It is a voice that keeps resounding, keeps scraping, keeps gnawing against this scab on my brain; and being the voice lover that I am, I just can't seem to turn down the volume. lmr
Come! Power walk with me, and picture it: a busy city street is decked and designed in the scheme of disappointment. It is teeming with delinquents and dealers, hustlers and panhandlers, and every corner, every space hoards its own noise. Hers is keen and shrill and inside a city of falsettos, almost comical. Within a place of stereophonic noises, it felt affected as it pitched and curved the air with a highly perfumed tone of uniqueness.
"Coins? Spare change? Coins. Spare change for a dying queen?"
And I recall thinking to my self, as I often do. I was asking essential questions in that writer's voice inside my head: Is this death? Was this what death looked like? Was death a tall, thin, flamboyant black woman, with a dick? Was death a cross-dresser...rocking a black panty set, a blood-red boa, and a sheer black slip dress?
It keeps scraping, keeps gnawing against this scab on my brain... how this face of death was not pretty or handsome or sad, but just freakish enough to make me pay attention.
Living in a metropolitan area, you quickly learn the fine art of taking the lid off the jar of your thinking. You learn to march in time inside the neon slime-light. You bob, weave and lively be-bop to the throbbing rhythm of a sometimes vicious city. You hob-nob with the meandering mobs, push pass the progression of pedestrians and pimp walk against the preening posers. You never stare too long at anything or anyone that moves or that moves you. You keep rolling, keep walking to avoid stepping inside the vile shit of someone else's issues. This is the new normal.This becomes a course in NYC-Survival, 101.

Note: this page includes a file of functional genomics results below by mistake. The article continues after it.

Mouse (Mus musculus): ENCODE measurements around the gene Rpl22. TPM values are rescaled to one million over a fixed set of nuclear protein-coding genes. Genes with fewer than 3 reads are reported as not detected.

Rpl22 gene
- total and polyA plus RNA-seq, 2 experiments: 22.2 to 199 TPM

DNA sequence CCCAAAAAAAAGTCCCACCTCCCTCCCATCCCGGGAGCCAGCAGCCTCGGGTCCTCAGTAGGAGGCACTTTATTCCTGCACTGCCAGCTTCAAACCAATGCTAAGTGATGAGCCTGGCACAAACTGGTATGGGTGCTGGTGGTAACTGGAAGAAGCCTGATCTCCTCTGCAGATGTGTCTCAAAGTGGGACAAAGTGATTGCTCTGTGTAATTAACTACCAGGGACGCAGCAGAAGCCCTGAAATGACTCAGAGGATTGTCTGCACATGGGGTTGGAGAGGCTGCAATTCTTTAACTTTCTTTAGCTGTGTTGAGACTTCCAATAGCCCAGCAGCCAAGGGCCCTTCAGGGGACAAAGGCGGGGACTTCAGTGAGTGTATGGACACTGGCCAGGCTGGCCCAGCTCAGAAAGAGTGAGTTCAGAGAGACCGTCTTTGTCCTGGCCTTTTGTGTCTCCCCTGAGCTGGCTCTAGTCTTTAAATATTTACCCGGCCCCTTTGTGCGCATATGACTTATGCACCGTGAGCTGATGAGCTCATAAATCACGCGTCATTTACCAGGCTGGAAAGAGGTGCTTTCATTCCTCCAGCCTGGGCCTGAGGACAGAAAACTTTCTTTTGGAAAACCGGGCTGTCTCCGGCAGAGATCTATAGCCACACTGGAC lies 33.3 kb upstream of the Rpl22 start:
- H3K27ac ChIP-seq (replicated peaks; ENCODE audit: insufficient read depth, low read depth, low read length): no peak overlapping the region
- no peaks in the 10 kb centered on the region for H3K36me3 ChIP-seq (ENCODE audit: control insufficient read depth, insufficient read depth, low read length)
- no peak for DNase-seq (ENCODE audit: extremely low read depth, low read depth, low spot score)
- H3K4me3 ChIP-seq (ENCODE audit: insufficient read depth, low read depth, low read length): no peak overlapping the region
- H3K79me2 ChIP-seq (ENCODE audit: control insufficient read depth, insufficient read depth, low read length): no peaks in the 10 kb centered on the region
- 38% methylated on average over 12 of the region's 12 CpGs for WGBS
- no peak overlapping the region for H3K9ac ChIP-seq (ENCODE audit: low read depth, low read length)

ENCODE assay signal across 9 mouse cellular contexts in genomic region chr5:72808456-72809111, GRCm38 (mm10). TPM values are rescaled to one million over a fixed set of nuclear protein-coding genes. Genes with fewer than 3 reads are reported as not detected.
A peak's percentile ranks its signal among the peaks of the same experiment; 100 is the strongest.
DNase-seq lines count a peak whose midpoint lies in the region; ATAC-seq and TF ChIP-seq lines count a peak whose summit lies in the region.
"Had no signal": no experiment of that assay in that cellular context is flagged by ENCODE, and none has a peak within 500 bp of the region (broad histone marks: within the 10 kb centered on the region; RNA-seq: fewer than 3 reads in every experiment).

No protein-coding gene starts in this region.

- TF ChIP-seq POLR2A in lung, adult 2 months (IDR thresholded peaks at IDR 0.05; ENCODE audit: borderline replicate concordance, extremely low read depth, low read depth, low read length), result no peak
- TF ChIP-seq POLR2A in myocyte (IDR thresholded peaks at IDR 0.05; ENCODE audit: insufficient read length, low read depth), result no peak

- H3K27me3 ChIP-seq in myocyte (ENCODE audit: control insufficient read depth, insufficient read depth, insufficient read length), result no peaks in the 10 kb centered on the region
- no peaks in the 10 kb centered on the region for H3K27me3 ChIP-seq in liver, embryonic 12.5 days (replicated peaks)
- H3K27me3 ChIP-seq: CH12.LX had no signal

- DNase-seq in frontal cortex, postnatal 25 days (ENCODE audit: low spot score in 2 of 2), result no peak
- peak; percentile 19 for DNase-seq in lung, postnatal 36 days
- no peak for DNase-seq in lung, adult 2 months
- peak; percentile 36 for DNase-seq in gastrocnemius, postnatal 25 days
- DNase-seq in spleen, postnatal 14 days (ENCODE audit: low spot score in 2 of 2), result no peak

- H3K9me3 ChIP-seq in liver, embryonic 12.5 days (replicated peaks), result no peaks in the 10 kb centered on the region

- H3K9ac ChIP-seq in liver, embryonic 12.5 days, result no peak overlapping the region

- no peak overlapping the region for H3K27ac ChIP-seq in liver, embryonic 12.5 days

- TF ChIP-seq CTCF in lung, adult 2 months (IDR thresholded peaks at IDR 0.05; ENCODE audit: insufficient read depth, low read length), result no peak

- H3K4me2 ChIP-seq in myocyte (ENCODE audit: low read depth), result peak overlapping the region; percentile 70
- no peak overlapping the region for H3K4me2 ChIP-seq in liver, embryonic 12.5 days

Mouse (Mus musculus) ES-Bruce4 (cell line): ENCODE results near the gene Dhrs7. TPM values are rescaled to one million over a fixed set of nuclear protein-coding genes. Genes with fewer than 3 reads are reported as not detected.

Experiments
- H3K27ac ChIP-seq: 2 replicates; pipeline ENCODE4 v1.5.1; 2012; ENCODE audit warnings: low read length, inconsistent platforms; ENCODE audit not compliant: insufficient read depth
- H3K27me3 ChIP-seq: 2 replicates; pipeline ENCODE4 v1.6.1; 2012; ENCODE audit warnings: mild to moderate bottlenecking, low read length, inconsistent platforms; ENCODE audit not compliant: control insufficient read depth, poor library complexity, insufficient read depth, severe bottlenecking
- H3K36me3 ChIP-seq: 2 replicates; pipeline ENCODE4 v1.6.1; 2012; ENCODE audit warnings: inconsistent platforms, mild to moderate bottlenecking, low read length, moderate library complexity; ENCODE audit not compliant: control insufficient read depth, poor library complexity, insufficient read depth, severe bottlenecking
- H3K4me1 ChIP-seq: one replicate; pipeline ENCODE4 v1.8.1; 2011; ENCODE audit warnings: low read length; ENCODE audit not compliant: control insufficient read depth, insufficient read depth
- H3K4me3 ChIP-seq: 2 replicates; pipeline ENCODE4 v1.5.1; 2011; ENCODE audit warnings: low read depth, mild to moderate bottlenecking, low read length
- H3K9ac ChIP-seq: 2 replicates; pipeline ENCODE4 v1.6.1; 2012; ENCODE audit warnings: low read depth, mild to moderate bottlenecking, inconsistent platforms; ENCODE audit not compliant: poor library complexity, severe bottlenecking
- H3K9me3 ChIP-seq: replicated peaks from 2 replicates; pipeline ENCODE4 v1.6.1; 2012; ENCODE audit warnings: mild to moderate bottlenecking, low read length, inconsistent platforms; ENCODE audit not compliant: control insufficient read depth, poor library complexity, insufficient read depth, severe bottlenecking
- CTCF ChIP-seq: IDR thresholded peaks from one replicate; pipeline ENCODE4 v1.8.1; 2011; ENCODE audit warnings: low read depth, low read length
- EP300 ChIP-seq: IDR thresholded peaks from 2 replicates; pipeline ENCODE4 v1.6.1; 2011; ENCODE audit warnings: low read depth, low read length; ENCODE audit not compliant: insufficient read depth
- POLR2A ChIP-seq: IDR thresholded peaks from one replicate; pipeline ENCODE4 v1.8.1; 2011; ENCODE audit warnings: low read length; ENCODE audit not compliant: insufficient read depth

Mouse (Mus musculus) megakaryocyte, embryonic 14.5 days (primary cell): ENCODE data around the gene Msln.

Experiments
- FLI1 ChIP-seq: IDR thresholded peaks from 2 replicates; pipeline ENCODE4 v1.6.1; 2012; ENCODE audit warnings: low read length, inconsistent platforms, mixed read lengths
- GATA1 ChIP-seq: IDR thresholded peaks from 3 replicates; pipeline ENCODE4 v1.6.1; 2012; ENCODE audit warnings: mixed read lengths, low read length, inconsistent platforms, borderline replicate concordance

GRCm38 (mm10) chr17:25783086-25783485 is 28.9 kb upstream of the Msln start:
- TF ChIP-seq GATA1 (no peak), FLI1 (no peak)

Later on: A body surfaces in the Hudson River. Seems something or someone always surfaces in the Hudson River. The body is so bloated it looked inhuman; as if the corpse never had a soul.
But it did have a soul, once, didn't it?
"It's naked feet resembled concrete shoes," or so the news person stated.
Later still: The story reappears. A picture on the pages of the Village Voice strokes so roughly against my scabbed-over memory bank. Why does this photograph haunt me so?
And then it hit me. OH! OH NOOO!
It was that very same queen who'd made me pay attention to her humanity on a disappointed street near the pier, teeming with delinquents and dealers, hustlers and panhandlers, and every corner, every space hoarded its own noise. It was that very same place where the prostitutes gossiped about tricks and some of the transvestites forget themselves, knuckle up, guard their grills and fight like men... where johns get blown for ten bucks a pop, and lives get tossed into rivers or trash bins like used up condoms.
That's just the reality, here in a city, where we all learn to wear prophylactics over the sum of our emotions and at least two Trojans over the odd erection of our... feelings.
copyright © 2016 by L.M. Ross